Since we live in northern California, we drink a lot of red Napa and Sonoma wines on a regular basis — there are so many deals to be had and overflow bins where you can great Cabs and Zins, that it’s no surprising that dabbling in Chilean, Argentinian, Australian, South Africa, Italian wines and beyond are more a rarity than the status quo. Truth be told however and I’ve written about this before, you can drink better wine outside northern California for a more reasonable price. In other words, I’m not suggesting that all wine outside of Napa and Sonoma are better wines, but certainly the price points in California compared to the incredible values I get on the road cannot be compared.
I sampled over-the-top big rich and bold reds that had me at hello, all under $15-18 range in Hungary that easily tasted like $40-50 bottles. The same holds true in South Africa and Argentina and some wines in Australia. It always astonishes me and moreso annoys me that to get a oh so delish glass of red wine in a nice bar or restaurant in the San Francisco Bay Area, you’re looking at anywhere from $12-22 a glass. Yes, really. For those accustomed to these kinds of prices and accept it, great, but avid travelers know just how inexpensive a decent glass of Bordeaux is in the middle of commercial Paris or a serious Chianti can be at a nice restaurant in Rome. When we got the opportunity to sample some Umbrian Wines from Italy, we were excited to have our Sonoma and Napa-trained palettes be challenged and of course, surprised – above is a lovely shot of this part of the world.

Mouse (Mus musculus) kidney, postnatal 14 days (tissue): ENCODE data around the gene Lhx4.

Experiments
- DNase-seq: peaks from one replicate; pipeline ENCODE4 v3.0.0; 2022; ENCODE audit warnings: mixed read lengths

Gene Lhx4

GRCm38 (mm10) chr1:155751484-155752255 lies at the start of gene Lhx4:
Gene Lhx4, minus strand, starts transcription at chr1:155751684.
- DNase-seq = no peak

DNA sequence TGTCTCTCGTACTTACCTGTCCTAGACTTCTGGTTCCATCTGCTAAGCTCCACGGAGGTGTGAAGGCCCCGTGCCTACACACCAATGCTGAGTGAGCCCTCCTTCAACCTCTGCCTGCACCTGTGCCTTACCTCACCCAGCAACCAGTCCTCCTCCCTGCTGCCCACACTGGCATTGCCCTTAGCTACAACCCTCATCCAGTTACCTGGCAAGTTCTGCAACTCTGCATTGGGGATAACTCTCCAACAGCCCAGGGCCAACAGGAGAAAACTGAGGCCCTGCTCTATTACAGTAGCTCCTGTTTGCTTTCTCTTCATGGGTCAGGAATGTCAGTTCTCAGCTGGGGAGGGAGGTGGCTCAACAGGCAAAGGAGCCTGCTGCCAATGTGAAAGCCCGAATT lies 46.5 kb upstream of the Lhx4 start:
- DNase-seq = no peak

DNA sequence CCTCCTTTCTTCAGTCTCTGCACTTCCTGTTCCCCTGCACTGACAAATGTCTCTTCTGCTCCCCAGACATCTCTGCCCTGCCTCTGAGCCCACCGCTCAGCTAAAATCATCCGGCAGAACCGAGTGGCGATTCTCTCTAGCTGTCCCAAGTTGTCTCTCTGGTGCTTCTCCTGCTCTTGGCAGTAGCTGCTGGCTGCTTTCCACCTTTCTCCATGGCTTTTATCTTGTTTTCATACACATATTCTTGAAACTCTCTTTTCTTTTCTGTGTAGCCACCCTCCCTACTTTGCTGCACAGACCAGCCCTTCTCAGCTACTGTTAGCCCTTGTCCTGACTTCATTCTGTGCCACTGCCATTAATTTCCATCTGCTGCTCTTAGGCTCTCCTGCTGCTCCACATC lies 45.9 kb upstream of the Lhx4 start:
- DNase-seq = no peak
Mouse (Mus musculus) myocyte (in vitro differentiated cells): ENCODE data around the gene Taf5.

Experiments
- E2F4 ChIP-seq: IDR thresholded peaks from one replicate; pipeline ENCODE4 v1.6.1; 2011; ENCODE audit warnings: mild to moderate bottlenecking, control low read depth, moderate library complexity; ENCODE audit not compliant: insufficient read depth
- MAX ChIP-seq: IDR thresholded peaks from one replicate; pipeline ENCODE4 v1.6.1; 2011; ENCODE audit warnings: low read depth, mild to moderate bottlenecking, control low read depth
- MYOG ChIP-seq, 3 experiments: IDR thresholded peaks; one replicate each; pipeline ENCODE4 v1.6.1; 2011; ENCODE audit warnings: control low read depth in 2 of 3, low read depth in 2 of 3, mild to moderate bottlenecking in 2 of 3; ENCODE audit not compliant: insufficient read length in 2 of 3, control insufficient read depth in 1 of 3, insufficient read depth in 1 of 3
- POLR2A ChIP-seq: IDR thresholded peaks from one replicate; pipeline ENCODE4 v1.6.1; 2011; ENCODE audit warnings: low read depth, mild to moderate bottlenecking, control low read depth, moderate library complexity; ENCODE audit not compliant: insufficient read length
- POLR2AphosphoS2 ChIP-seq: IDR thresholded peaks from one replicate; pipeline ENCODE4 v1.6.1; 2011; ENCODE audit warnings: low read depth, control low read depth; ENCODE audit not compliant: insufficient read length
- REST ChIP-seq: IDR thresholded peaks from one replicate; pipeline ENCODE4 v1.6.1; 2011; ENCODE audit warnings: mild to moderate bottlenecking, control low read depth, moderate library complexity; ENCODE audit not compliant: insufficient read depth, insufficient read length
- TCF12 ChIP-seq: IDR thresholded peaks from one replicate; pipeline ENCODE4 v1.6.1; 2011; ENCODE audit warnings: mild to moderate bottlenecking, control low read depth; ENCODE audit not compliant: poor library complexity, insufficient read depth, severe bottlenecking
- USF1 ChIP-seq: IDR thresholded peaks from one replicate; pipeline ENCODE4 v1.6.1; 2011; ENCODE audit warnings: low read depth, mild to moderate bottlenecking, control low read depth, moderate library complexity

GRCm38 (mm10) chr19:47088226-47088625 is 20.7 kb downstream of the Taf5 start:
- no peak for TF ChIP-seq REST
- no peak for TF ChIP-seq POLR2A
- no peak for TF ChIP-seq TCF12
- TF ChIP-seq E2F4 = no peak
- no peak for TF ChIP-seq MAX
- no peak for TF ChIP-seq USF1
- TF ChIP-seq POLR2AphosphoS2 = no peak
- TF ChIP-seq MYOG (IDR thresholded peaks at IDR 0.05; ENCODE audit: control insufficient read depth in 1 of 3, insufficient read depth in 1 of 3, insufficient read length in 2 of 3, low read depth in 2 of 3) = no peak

Recently, we took a look at six red wine gems from the region (pictured below):
Below is a shot of the 2010 Collepiano Montefalco Sagrantino that received 91 points from Wine Spectator. Its essence: fig cake and sun-dried black cherry notes, accents of black olive, cured tobacco, leather and spice. Let’s compare that to the 2008 which we tried out.
So, how does the 2008 Collepiano Montefalco Sagrantino compare to the 2010? Interestingly enough, we found some of the same tastes in our experience tasting it solo and then later, pairing it with food. It is tannic though also very jammy and full of plums and cherries which we love. Anthony also picked up on some chocolate notes as well. We used our Venturi aerator to open it up a bit faster since we didn’t have time to properly decant it. We tasted this bold and high berry wine with a beef ragu seaweed pasta and then later with smokey cheese and duck pate. I’d also suggest other dishes to pair, including any meat roast, game, mature cheese and stews. We also picked up on a little vanilla and spice on the nose. Worth noting for wine historians — their vineyard average age is 15-20 years.
Let’s now look at the 2012 Antonelli Montefalco Rosso, a rich ruby red wine that is so dark and oh so scrumptious with any red meat dish. See winemaker’s notes below.